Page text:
In a recession demand declines - helping create the fall in output. But the different components of demand have different driving forces.
Considering only the domestic components of demand the biggest fall in a recession takes place in investment. Consumers will spend if their incomes are kept up, which is crucially affected by maintaining employment, and can be supplemented by measures such as tax cuts, while government final expenditure is under the government's direct control and can therefore be increased in a counter-cyclical fashion. It is the fall in investment that, in terms of domestic components of demand, therefore most importantly determines how deep the recession is.
The overwhelming priority in fighting recession is, therefore, also to keep the level of investment up. The government is therefore quite right to have been discussing bringing forward major infrastructure projects and initiatives such as that by Jon Cruddas, Frank Dobson and other Labour MPs to call for nationalisation of at least parts of the construction industry to embark on a major government house building programme also address the crucial issue.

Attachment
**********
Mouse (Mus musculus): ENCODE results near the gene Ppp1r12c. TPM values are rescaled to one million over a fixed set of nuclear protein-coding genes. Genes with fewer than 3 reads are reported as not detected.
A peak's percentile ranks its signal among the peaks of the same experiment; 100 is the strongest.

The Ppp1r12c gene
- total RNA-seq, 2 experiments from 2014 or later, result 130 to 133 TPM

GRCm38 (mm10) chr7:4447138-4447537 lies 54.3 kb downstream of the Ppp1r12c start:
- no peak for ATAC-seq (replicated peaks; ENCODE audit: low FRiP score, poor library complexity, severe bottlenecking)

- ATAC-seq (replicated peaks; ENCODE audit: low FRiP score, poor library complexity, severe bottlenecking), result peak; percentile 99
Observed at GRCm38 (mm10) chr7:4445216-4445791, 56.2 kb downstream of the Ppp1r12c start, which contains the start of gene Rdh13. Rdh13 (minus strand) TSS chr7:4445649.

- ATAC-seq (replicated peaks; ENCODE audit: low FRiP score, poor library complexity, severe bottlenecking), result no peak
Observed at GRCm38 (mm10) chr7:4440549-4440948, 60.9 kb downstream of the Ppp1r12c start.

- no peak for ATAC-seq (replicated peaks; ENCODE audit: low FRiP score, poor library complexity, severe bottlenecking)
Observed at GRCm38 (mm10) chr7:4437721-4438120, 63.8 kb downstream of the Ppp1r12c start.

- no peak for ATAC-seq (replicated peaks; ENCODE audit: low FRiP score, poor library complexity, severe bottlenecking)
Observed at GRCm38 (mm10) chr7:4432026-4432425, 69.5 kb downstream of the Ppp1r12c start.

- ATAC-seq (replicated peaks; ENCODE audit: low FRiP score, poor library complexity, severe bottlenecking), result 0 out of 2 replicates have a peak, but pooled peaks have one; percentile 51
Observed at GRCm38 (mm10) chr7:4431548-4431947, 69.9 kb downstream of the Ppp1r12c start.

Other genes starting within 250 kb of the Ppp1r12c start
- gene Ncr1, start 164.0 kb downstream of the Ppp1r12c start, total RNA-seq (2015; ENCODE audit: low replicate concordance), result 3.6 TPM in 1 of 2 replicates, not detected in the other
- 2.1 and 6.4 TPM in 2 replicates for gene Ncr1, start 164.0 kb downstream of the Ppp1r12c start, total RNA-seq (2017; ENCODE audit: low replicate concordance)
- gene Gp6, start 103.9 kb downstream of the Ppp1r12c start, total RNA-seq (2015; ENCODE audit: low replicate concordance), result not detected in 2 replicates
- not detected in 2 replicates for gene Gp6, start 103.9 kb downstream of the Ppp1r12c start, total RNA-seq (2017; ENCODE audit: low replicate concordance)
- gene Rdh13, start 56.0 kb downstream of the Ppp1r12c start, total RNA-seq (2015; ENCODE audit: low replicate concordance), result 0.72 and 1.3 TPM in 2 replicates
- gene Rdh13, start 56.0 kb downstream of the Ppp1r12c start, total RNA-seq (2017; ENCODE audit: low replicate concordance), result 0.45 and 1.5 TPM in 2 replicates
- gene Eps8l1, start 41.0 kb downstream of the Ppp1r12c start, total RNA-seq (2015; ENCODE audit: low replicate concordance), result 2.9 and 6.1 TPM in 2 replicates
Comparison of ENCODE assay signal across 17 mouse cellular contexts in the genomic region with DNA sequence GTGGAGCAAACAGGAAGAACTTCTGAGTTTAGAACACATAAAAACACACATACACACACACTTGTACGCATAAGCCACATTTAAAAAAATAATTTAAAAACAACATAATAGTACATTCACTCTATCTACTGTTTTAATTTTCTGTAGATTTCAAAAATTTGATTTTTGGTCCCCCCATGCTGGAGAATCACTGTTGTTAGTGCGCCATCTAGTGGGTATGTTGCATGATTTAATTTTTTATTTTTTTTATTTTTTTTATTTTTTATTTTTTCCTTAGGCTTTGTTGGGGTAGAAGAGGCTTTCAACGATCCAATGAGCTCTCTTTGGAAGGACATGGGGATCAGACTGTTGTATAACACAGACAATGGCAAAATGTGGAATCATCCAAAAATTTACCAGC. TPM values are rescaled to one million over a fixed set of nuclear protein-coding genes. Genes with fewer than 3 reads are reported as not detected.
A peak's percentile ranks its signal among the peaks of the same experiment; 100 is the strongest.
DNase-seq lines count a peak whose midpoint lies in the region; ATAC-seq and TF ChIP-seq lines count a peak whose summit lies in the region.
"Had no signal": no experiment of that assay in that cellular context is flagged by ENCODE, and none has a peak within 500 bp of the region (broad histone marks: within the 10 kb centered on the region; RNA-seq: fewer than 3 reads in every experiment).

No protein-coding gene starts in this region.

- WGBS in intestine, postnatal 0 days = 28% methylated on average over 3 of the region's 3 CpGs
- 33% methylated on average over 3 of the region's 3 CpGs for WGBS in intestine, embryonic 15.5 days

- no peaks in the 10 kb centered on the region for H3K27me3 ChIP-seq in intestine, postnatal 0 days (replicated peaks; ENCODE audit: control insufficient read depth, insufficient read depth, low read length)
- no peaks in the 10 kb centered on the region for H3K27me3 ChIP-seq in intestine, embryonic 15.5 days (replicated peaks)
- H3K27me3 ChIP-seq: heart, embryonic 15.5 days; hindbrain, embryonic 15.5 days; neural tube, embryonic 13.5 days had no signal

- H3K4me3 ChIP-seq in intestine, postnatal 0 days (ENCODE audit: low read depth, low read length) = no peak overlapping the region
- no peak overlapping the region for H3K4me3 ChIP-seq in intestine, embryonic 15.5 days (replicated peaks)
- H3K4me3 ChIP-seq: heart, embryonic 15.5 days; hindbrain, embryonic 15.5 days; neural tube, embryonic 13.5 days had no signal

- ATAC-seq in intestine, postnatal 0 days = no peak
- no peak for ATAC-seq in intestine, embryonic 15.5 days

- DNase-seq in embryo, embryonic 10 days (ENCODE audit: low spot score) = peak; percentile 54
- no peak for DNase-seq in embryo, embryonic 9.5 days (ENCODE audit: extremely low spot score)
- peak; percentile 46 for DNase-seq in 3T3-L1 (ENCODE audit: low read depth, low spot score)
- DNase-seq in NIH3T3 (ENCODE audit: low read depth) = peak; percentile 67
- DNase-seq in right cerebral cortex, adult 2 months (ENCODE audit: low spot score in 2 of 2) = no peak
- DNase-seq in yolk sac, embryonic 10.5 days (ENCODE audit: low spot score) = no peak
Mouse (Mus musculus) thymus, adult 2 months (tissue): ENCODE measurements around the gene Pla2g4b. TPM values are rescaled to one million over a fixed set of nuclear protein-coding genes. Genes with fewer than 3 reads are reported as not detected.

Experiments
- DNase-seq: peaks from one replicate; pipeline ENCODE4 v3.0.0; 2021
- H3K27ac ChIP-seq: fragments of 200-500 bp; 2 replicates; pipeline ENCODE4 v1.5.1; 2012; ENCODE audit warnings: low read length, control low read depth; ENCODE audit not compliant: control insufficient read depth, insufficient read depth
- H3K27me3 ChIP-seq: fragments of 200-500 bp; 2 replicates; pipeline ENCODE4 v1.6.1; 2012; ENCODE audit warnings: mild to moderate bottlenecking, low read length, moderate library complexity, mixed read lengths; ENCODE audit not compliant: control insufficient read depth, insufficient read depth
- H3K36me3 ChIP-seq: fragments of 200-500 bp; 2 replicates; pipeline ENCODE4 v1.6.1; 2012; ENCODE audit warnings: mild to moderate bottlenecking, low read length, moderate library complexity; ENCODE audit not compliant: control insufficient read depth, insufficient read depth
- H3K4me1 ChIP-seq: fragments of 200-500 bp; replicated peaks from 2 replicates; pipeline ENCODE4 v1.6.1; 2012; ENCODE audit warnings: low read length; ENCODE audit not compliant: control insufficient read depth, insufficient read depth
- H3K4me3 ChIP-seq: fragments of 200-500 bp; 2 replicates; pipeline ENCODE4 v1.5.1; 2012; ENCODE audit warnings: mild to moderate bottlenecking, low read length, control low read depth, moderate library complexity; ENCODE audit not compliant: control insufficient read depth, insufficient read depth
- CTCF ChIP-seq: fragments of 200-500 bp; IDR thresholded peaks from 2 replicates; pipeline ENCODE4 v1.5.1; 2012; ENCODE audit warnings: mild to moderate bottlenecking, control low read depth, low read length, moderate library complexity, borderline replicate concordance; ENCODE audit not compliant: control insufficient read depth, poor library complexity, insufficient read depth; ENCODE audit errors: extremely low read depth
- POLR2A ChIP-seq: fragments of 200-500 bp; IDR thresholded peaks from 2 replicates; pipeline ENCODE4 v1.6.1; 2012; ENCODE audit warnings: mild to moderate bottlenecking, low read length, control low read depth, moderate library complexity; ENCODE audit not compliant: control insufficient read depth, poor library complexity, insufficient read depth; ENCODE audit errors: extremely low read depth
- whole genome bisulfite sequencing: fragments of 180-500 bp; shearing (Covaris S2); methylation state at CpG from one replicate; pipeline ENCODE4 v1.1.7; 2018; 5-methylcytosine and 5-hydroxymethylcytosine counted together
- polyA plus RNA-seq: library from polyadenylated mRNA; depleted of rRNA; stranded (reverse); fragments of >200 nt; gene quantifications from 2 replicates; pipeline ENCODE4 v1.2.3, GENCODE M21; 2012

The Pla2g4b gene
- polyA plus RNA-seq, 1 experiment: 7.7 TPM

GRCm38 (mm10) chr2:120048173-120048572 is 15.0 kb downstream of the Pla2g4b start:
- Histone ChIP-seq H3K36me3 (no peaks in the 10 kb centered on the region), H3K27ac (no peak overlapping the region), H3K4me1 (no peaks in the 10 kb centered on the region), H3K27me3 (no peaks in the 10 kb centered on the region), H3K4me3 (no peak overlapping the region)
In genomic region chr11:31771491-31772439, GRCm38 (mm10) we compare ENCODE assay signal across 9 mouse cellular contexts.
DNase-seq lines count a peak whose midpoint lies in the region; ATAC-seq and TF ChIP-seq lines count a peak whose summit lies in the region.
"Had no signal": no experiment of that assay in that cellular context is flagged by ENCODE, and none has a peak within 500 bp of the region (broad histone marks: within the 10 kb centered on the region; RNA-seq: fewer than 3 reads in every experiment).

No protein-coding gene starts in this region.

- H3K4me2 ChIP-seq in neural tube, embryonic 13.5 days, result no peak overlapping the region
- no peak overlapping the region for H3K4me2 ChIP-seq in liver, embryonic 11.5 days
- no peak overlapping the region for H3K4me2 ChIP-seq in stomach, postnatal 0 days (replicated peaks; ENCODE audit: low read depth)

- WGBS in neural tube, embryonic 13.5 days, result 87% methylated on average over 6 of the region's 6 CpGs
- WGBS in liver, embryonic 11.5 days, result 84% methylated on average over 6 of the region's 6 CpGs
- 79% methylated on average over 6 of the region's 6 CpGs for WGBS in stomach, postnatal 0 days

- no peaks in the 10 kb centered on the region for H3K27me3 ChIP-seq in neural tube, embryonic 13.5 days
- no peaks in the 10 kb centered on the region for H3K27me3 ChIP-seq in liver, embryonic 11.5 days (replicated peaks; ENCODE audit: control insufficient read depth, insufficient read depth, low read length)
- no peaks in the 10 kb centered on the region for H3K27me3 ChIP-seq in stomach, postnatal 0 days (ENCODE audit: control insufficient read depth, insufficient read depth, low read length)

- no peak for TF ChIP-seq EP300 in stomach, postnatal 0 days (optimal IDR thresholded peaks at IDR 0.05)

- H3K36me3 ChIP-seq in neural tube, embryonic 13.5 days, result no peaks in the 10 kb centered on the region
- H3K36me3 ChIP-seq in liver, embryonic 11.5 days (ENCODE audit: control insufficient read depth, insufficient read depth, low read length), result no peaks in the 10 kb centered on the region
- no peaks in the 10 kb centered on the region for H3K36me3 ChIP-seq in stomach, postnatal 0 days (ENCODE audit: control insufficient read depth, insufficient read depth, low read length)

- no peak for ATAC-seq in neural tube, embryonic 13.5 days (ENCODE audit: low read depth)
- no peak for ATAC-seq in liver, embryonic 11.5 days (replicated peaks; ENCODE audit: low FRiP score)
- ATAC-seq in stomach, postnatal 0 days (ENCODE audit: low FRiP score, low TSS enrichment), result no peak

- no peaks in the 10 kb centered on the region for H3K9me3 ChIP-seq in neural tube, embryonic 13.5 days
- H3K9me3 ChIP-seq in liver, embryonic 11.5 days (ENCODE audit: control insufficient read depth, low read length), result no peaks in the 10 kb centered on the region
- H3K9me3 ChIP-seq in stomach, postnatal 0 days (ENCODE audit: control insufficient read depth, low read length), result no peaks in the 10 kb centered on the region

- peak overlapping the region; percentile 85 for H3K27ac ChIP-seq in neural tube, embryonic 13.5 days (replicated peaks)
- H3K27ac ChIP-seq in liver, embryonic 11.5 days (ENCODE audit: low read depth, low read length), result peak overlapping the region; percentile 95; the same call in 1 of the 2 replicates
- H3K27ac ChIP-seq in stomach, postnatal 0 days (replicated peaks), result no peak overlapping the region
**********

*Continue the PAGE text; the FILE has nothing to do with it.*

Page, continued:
The Tory party however has a different agenda - which is not to deal with the recession but to support their own electoral base. That is why the core of their policy response has been to demand tax concessions to small businesses - who by a big majority support the Tories. But this is not the priority for dealing with the recession, as investment is not primarily carried out by small business.
Small businesses will primarily be helped by keeping up the level of demand in the economy and thereby maintaining their markets. There is nothing wrong with the government discussing how to help small businesses in principle, as with Alistair Darling and Peter Mandelson's meeting with the chief executives of major banks today, but it is not the main priority in fighting recession - those are to maintain the level of income of the population and to keep investment up.
Government policy needs to focus on the key issues in fighting recession. It should not allow itself to be sidelined into any agenda which is a Tory political one and not the central one in the present economic situation.